Take a Moment for Afri-Optimism

Africa Celebrates Africa Day
Opinion25.05.2018Jules Maaten, Regional Director for sub-Sahara Africa of the Friedrich Naumann Foundation for Freedom
Africa DAY
Friedrich Naumann Foundation for Freedom

It is a mere few years ago that the world spoke about “Africa Rising”, and investors were queueing up to invest in the continent. As so often with such slogans, reality was a bit bleaker. Economic growth wasn’t quite as high as expected (alongside the global economic growth), commodity prices went down, and in several countries politicians failed to clean-up their act to allow more democracy, curtail corruption and protect human rights. But beside these woes there are signs that Africa may be about to turn a new leaf – and certainly many African citizens leave no doubt that this is precisely what they want. Let us spare a moment for optimism about Africa.

Economic growth, according to the World Bank, doubled in 2017 to 2.6% - not quite high enough in view of the population growth of 2.7%, but a real improvement nonetheless. Even more encouraging, are underlying developments that may come to fruition as early as this or next year.

New technologies are empowering citizens as never before. Increased use of smartphones, a growing start-up scene, decreasing internet costs and an emerging tech scene ensure that entrepreneurial initiatives and citizens communications are more democratic than ever before, and much harder to control by busy-bodying state officials. Sure, some African governments are looking at ways to control the internet, but in the long run this is likely to be a losing battle. Currently just about 10% of Africans are wired, but the figure is rising rapidly offering even the opportunity of Africans leapfrogging the rest of the world in adopting technologies such as Blockchain. New innovations include M-Shwari that offers paperless mobile banking in Kenya. In Côte d’Ivoire, Tanzania, Somalia, Uganda and Zimbabwe, more people have mobile money accounts than bank accounts.

Secondly, there is a new African pride. We see it in consumerism, and a growing preference for African fashion, arts, crafts and culture. But equally in a growing appreciation of the African heritage, for example in preserving nature and fighting eco-negligence. Apps have been developed to counter illegal deforestation and the poaching of rhinos, the Kenyan government completely banned plastic bags, Cape Verde has pledged to run on 100% renewable energy by 2025. Gradually this African pride will influence consumer choices and stimulate local innovation. Add to this that Africa is a young continent, with more young people than anywhere else in the world, and has a growing middle class, with one third of Africans considered part of it by the African Development Bank and a billion Africans expected to join them by 2060.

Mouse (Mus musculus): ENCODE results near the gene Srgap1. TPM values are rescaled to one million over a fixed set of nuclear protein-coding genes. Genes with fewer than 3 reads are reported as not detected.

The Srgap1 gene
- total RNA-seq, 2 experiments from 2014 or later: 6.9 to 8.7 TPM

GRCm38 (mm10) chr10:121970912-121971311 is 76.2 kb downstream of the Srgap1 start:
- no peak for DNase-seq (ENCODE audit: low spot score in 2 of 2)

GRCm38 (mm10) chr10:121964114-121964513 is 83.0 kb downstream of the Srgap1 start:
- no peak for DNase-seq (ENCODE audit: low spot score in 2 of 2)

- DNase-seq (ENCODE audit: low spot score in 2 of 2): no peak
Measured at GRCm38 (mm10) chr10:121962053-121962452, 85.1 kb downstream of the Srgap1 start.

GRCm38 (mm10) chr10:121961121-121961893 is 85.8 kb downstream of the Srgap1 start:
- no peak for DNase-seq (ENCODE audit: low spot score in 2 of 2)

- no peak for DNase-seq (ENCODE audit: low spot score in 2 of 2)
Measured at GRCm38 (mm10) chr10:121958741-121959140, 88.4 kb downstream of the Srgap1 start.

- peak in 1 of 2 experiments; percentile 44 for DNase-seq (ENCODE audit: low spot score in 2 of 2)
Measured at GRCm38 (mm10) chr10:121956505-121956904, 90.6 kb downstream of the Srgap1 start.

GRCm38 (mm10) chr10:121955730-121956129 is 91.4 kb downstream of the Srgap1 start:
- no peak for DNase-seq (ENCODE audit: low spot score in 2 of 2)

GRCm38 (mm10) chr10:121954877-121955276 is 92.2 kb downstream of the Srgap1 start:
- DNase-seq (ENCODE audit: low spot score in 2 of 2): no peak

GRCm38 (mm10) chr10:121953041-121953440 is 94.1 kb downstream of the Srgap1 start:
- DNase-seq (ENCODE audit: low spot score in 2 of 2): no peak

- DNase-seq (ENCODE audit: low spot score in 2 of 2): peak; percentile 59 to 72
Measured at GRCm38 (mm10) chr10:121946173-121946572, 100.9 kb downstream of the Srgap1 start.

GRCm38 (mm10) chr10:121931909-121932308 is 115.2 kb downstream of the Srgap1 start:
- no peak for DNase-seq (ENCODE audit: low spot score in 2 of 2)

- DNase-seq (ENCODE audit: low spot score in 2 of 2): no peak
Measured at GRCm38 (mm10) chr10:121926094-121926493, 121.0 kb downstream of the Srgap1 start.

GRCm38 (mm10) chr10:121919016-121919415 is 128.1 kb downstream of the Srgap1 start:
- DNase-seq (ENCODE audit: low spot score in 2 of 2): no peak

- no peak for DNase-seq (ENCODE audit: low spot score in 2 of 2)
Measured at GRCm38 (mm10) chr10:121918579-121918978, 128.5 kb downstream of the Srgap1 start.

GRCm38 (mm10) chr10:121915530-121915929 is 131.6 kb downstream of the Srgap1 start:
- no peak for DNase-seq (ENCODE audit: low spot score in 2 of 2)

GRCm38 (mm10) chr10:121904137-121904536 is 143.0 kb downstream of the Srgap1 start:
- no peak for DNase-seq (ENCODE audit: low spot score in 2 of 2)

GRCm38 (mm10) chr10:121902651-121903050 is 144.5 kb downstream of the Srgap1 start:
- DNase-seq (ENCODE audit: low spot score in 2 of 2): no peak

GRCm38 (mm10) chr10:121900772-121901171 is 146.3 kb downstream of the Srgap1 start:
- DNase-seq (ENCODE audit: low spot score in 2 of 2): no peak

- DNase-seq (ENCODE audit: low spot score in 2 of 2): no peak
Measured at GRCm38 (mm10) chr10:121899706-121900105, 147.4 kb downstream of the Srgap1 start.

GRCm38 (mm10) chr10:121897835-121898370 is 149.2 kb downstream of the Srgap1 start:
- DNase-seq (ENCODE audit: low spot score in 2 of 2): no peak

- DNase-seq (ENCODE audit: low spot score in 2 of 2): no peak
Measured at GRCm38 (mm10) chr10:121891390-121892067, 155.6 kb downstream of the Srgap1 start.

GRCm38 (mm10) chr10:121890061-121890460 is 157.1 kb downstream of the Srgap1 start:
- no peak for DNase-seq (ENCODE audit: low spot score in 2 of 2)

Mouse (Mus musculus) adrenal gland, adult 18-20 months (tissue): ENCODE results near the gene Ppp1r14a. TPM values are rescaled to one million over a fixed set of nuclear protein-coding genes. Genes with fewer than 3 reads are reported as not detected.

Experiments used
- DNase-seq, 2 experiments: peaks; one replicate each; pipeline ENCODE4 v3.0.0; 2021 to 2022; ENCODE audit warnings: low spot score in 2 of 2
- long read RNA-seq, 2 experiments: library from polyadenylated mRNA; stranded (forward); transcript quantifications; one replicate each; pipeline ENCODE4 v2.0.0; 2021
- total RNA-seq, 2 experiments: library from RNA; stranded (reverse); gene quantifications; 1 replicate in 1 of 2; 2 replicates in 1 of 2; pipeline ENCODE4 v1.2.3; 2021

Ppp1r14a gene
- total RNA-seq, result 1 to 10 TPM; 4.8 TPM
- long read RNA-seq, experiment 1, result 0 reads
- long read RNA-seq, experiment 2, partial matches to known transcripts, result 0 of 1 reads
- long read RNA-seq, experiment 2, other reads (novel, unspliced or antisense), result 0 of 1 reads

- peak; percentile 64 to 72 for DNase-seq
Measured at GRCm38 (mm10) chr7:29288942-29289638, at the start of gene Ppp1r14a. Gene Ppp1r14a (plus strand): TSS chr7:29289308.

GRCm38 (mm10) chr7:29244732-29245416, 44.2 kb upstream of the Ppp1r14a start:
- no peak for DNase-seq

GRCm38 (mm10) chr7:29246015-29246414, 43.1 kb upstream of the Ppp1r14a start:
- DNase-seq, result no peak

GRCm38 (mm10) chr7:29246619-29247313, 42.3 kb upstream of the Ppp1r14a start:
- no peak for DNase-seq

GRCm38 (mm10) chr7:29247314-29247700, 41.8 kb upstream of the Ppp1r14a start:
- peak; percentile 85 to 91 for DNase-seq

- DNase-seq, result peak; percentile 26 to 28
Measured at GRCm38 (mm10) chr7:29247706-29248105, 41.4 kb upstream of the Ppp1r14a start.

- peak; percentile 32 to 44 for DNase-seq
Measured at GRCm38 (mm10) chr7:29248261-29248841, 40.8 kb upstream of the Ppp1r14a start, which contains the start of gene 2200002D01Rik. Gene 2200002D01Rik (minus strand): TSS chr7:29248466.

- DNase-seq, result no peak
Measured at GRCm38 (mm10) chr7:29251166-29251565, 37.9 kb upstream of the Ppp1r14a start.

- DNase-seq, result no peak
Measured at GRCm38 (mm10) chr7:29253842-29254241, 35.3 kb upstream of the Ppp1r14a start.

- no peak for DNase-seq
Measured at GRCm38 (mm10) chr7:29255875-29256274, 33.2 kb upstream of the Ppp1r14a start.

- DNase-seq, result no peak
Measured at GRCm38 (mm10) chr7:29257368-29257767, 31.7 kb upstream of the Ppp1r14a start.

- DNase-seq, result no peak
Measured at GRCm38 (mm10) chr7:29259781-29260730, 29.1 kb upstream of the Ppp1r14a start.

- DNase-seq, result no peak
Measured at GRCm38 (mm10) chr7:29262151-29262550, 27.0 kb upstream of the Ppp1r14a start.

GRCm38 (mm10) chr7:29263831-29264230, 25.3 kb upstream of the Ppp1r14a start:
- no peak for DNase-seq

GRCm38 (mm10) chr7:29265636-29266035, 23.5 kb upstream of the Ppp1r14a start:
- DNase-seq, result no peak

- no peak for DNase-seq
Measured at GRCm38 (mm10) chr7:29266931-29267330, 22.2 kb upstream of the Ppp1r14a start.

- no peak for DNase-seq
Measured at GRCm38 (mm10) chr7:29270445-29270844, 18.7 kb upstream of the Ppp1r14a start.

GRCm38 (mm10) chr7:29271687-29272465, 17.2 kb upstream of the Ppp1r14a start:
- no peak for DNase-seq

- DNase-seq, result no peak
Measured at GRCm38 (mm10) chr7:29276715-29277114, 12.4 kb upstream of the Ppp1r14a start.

Thirdly, democracy in Africa has shown potential. There are certainly worrying developments, especially in East Africa and the Sahel where autocratic governments become more entrenched, and a number of so-called referenda intended to extend the presidential terms of sitting presidents, and in many places human rights are at best an afterthought. But, on the whole, developments in West Africa are promising, most recently in The Gambia where the autocratic president Yahya Jammeh was astonishingly ousted in elections. And more southwards the past year has seen a remarkable change of leaders in Angola, Zimbabwe and South Africa, and although there is good reason to be sceptical about some of these, without doubt the situation is much less gloomy than twelve months ago. Elections have also become harder to rig thanks to social media. This has led to a general improvement in governance. Five of the ten fastest reformers in the World Bank’s report on the ease of doing business are African. Since 2000 the proportion of Africans living in absolute poverty has fallen from 58% to 41%, and primary-school enrolment has risen from 60% to 80%. Annual malaria deaths have fallen, by more than 60%.

Finally, one of the most encouraging developments is a decline in violence. Although terrorists like Boko Haram in Nigeria and Al-Shabaab in Somalia still pose significant problems, and South Sudan, the Central African Republic and one or two others continue to be in chaos, in the past decade or so the number of armed conflicts has decreased from around thirty to not more than a dozen today. Geneva Convention’s top ten list of most violent countries includes just two in Africa (Lesotho and Swaziland). On the whole, life for citizens has improved.

Let’s not get carried away as these are only green shoots. A lot of it depends on civil society and brave opposition politicians in keeping or getting an often stale political class on the right track. It is only a beginning, and most of the hard work still has to be done. Clearly there is a way forward, if Africa wants to be free to advance.